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Let's talk about Zika at Rio Olympics

By Admin

Added 18th May 2016 01:25 PM

The glamour of the games is now building up quite well. Athletes are looking forward to yet another occasion of the Olympic and Paralympic games. With the eagerness of an eagle-waiting to pounce on its prey, participants and watchers aspire to be among the activities.

 Let's talk about Zika at Rio Olympics

Simon J. Mone is a civil engineer

The glamour of the games is now building up quite well. Athletes are looking forward to yet another occasion of the Olympic and Paralympic games. With the eagerness of an eagle-waiting to pounce on its prey, participants and watchers aspire to be among the activities.

By Simon J. Mone

Seventy Nine days are still left before the Olympics and Paralympics showdown in Rio de Janeiro. And pre-Olympic preparations and talks are starting to take shape.

The glamour of the games is now building up quite well. Athletes are looking forward to yet another occasion of the Olympic and Paralympic games. With the eagerness of an eagle-waiting to pounce on its prey, participants and watchers aspire to be among the activities.

Either on television or live from Brazils' capital itself, everybody is looking forward to being part of events. But this time, the Atlantic side of the globe is battling a big disease emergency, Zika. And Brazil is among the 58 countries whose researchers are working around the clock to contain Zika virus transmission.

The country's scientists are looking downwards - glued to their microscopes to try and find very quick solutions to this latest problem. To all athletes and visitors travelling to Rio de Janeiro, this is the size of challenge that you expect to come against.

And be able to overcome it in order to return home without that mosquito bite. Because Zika is commonly known to be transmitted when a mosquito vector, bites an infected person and then another. Other transmission modes also exist, which also require some discipline. Just like Brazilians scientists will testify.

Some studies are already pointing to the fact that Brazil's Zika virus is identical to one from French Polynesia. And suspicion is ripe that the August 2014 World Sprint Championship canoe race, held in Rio de Janeiro, brought the thing. That it attracted participants from four Pacific Island nations including French Polynesia, who are also busy trying to contain Zika. We take some learning from this.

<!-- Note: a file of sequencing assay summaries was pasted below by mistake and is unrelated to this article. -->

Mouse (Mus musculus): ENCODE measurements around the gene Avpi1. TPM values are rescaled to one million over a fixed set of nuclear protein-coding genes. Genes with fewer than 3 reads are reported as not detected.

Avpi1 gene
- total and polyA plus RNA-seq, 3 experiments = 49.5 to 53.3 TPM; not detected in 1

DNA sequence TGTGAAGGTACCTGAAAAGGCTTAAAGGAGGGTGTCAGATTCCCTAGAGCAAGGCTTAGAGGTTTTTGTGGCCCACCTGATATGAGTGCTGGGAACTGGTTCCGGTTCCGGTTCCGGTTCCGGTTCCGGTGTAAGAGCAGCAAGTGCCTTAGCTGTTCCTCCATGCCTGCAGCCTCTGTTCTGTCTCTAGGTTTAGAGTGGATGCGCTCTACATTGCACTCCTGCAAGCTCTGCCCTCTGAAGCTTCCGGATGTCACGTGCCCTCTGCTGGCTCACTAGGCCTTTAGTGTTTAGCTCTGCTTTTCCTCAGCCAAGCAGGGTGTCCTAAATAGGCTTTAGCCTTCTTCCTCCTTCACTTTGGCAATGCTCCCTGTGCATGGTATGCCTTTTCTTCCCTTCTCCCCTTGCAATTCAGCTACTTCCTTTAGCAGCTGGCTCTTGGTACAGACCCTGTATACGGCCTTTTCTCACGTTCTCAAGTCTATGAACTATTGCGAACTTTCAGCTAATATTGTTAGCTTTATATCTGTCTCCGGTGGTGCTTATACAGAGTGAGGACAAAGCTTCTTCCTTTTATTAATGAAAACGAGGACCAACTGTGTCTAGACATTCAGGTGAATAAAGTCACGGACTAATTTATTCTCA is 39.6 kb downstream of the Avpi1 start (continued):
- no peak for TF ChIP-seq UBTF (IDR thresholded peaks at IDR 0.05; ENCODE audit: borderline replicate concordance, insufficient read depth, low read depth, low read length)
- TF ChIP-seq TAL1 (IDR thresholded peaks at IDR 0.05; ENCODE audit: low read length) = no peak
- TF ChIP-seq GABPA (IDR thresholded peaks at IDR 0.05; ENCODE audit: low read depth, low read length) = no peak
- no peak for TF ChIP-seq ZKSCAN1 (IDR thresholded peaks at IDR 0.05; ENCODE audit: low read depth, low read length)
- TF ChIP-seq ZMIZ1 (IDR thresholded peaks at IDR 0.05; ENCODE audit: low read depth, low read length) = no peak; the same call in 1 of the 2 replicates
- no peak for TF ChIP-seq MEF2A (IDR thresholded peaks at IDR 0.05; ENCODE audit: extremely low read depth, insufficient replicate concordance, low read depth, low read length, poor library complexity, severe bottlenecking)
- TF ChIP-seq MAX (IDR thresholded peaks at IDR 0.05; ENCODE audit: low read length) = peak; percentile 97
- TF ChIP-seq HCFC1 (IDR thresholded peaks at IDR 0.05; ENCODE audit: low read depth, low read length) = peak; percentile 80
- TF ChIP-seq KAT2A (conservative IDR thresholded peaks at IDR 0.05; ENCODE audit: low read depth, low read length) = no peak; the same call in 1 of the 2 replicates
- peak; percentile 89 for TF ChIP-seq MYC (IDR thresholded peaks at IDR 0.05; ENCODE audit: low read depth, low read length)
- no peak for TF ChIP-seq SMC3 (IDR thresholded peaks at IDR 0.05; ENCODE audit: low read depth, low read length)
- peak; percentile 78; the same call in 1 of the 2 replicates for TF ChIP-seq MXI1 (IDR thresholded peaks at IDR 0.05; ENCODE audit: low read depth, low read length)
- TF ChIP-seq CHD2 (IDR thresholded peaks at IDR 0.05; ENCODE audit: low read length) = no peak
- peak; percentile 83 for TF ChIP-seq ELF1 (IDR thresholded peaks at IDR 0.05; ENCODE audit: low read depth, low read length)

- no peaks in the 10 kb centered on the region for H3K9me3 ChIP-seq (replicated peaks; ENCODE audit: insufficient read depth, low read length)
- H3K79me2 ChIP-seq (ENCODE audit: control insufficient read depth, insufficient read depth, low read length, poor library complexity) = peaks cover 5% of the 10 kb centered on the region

So yet again, the forthcoming Olympics and Paralympics offer a stern test for authorities in Brazil. And for which participating athletes should be ready to face. Now, thoughts of going to take part in the Olympic Games are daunting. Potentially, there is very high likelihood that athletes will import the dreaded illness back home. Can they stay away from the games?

An individual call really. Imagine how hard it is to avoid a mosquito bite. With the Olympics, Zika could spread to the world causing far-reaching problems. Some countries with limited capacity sometimes confirm cases after it has already spread to a wider area and makes controlling very difficult. Just like we saw in Brazil, once there was infection, in a matter of months, it had spread quickly throughout the country. We see that some factors are playing actively in its spread.

First, there is this no immunity for populations and that makes it even difficult to prevent transmission of bites from Aedes mosquitoes. Second, the mosquito vector thrives in a tropical climate. It is said to flourish in litter, open ditches, clogged drains, and containers for water storage, and things of the like.

These are characteristics of most city outskirts where many athletes are going to end up residing at during the Olympics. Most urban areas with high population growth and with evidently limited or no capacity to construct essential infrastructure, like proper water, wastewater and sanitation systems will be vulnerable to Zika. So when a population of the size that will converge at Brazil's capital come together for the duration of the games, expect anything near a crisis, including the disease transmission to continue.

It will be far-worrying than it currently is. Zika will be imported back home. With no proper prevention mechanism by many countries, especially countries where malaria alone is still a major headache, Zika might be the world's biggest headache. It could be a Zika Olympics.

The writer is a civil engineer

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